The UEFA euro football cup 2008 will certainly have many highlights. The singing of the national anthems though won’t be one. What football players do best is playing football – not singing national anthems.
If you love football and big band jazz you should get yourself Stan Kenton’s “National Anthems Of The World”. You can download it on iTunes. While the football players are trying to sing their national anthems you can turn down the volume of your tv set and play Stan Kenton’s versions instead.
“National Anthems Of The World” was recorded in 1972 and arranged by Robert Curnow. It was issued as a double LP by the Creative World label (ST-1060). If you’re a vinyl lover, get your copy at GNP Crescendo.
It’s not the downloading of music itself that I hate. What I hate about it is the missing booklet. When I buy music – especially reissues – I’d like to have some information about it. I want as much credits as possible: musicians, songwriters, arrangers, producers, time and place of recording and so on. And I don’t mind a short biography of the artists and some nice photos.
iTunes for example won’t give you any of these credits. Although theoretically it would be possible. Every iTunes file comes with an “Info” tab where you can edit information about the file such as the artist’s name, album title, name of the songwriter, year of production and there’s also a comment box. Usually they only give you the name of the artist and the album title. That’s it. Sometimes they add the year of production. But if it’s a reissue the year of production often refers to the reissue and not to the original production date.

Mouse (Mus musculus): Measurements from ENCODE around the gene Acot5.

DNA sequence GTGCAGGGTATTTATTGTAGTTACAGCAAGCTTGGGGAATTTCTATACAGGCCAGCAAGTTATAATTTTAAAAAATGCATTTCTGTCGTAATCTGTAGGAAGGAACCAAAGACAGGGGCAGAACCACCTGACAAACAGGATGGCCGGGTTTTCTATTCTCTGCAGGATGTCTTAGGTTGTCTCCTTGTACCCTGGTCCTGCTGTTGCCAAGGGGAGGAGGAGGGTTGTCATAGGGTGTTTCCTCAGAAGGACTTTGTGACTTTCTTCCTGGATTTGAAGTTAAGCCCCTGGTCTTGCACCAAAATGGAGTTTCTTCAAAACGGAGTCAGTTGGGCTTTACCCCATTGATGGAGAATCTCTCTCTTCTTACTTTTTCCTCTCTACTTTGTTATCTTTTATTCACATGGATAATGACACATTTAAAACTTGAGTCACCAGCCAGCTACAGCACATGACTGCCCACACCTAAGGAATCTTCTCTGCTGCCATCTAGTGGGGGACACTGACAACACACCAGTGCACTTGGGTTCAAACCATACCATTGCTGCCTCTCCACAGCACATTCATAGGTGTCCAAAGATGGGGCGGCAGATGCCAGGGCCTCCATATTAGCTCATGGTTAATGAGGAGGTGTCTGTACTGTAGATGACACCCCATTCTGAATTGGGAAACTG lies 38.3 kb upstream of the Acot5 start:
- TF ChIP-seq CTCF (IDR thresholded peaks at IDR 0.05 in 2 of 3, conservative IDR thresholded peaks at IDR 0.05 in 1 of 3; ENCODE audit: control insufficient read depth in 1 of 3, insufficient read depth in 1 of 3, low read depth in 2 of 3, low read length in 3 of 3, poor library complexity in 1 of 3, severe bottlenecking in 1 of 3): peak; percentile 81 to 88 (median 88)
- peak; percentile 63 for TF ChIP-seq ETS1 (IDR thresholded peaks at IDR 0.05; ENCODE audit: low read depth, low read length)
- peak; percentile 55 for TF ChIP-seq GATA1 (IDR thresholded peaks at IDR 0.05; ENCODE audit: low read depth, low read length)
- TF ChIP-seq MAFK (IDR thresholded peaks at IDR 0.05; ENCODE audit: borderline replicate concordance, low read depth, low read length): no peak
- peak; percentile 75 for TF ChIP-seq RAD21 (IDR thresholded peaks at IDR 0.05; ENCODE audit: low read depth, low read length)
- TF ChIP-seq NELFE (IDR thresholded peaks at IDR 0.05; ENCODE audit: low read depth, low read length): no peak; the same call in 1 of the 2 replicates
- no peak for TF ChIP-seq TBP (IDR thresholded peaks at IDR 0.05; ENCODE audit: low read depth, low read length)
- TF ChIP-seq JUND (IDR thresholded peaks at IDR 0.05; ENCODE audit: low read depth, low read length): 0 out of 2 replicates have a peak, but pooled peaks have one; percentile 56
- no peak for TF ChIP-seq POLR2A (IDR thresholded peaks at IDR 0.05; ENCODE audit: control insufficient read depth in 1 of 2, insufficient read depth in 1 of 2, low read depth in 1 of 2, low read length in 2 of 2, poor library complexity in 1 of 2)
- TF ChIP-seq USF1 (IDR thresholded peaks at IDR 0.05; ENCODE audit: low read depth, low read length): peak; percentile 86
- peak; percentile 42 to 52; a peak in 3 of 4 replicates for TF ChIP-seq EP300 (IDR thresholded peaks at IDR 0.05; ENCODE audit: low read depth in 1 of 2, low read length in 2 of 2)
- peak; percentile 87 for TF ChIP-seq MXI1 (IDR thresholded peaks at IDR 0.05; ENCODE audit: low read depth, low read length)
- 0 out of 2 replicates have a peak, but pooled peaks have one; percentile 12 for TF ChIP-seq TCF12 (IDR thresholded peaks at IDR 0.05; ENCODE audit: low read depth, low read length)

So you really only get the music and nothing else when you download. No added value. If you buy a CD you have a booklet with at least some information. It’s true, some downloads at iTunes come with a virtual booklet. But it’s a kind of hassle. Either you store it somewhere on your hard drive where you probably will never find it again or you write a CD, print the booklet, take scissors, cut it out and stuff it into a tiny jewel case. So much for the digital age …
Yes, it’s great to have immediate access to music. But it’s not enough for music lovers. Here’s my hint for record labels: allocating well researched background information that comes with a well designed booklet is a market niche for CDs.
Thanks to iTunes you have access to a lot of material that hasn’t been issued in a long time. «GNP Crescendo Records» for example has reissued nine of Billy Strange’s instrumental records from the sixties on iTunes. Billy Strange had huge success with his version of the «James Bond Theme». For «GNP Crescendo Records» he recorded several LPs with contemporary Pop and Country hits and self written tunes.
Billy Strange started his career as a guitarist and singer in the forties. He was part of the West Coast Country and Western swing scene. He played with «The Sons Of The Pioneers», Roy Rogers, Spade Cooley and Smokey Rogers. Later he also performed with the «Cliffie Stone Hometown Jamboree». He recorded regularly under his own name from the fifties on. Besides that he recorded countless guitar parts for country and pop stars such as Johnny Cash, The Everly Brothers, The Beach Boys, The Ventures, and many more.
He also wrote successful arrangments. His most famous credits are the arranging of Nancy Sinatra’s «These Boots Are Made For Walking». He also arranged for Frank Sinatra, composed movie soundtracks, produced, and wrote the hit record «Limbo Rock». His instrumental records are only a small part of his many sided career.